25. Hire a Twitter personality to critique your work. She not only tears it to shreds, she tells you to learn how to use a comma and an apostrophe. She calls your MC a pervert, and you paid $260 for the pleasure.
  26. You read her bio, and find out she is bible-thumper. She was never the right reader for your work. You don’t suck. She does. Go to bed thinking that your book wasn’t written for her. She’s not your target market. You pick yourself up and stand up for your favorite lines even if that blogger thinks you stink.
  27. You wait a week and look at her edits again. She wasn’t wrong; you were. Bible-thumper or otherwise, that new intro was forced–like trying to jam jokes into the first page so the old homecoming king would like you. He doesn’t and he probably never will.
  28. Dad promises to leave you his unpublished manuscripts when he dies. You wonder if your kids would feel as blessed, if you promised them the same.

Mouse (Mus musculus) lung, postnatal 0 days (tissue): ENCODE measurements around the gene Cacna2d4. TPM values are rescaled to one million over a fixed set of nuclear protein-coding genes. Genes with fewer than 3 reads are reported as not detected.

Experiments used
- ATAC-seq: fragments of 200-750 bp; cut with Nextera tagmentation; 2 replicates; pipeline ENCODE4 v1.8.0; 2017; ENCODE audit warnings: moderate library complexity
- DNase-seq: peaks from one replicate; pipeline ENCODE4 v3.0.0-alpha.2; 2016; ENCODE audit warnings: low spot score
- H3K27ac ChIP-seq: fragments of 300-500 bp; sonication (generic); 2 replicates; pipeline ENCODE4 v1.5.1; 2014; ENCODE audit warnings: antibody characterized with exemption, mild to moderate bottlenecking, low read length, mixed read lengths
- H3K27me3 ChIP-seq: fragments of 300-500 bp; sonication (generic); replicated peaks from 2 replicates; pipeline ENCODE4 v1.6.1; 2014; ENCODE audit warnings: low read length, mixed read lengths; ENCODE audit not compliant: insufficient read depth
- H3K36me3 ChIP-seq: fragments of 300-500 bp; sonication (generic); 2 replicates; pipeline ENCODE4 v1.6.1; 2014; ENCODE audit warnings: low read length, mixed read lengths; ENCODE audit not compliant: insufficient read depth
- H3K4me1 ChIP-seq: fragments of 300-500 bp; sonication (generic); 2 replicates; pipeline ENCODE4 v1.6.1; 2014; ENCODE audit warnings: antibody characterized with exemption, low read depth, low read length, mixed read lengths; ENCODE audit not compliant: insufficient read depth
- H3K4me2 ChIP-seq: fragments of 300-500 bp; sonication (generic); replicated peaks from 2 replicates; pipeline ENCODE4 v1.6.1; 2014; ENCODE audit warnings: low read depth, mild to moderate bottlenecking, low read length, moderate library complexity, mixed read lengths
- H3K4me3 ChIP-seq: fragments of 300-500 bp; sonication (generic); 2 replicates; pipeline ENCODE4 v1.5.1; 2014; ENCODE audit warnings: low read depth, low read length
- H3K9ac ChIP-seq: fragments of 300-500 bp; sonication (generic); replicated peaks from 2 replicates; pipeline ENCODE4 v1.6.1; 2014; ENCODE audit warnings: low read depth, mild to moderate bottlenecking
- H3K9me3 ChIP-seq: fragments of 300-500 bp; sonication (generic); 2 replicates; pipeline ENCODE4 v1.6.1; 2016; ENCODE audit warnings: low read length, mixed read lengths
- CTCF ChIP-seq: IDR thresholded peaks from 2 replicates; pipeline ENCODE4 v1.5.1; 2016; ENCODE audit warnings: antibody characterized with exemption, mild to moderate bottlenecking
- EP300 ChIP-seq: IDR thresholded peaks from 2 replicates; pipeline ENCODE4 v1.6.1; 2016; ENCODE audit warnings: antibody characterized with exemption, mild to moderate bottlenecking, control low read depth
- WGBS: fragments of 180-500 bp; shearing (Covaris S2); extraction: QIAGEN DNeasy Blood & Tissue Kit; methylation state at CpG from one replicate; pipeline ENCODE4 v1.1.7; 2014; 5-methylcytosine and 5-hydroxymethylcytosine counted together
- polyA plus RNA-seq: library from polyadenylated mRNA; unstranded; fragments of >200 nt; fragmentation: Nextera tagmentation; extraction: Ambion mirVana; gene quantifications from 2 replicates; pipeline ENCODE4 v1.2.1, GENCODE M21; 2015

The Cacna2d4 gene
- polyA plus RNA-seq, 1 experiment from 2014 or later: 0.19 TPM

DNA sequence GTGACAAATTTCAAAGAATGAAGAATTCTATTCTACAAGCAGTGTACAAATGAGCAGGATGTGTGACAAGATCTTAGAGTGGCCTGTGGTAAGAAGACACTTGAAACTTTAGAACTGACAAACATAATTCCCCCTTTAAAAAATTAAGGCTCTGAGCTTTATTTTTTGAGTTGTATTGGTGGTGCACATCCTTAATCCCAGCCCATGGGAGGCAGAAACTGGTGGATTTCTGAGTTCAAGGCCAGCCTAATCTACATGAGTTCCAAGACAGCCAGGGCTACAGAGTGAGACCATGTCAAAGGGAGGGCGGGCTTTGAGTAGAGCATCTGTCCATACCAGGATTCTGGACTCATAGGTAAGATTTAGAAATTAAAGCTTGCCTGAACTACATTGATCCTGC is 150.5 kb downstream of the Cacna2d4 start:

29. Send more queries. Enter more contests. Accumulate more rejections. Begin to wonder if you’re good enough to remain at your day job as a copywriter.
  30. $2500 for four years of your life is starting to sound kind of good.
  31. Get one more rejection from an agent who is a friend of a friend: “the nebulous truth is: I liked it, but I didn’t love it.” Hit molten-core-of-the-earth rock bottom. Breakdown at breakfast. Your seven-year-old asks what’s wrong. You explain as calmly as you can, between broken breaths, that your dream has been crushed, and you need a moment to mourn it. It has been four years during which time you could have been doing anything else other than painstakingly dedicating your time and energy to creating something that no one except for your unfortunate beta readers will ever read. But you realize this should be a teaching moment, so you allow him to see you in defeat, and then you make sure he’s watching when you pick yourself up and go back to the manuscript. Once he leaves the house, you throw yourself an epic pity party full of throat-burning screams that your toddler would be proud of.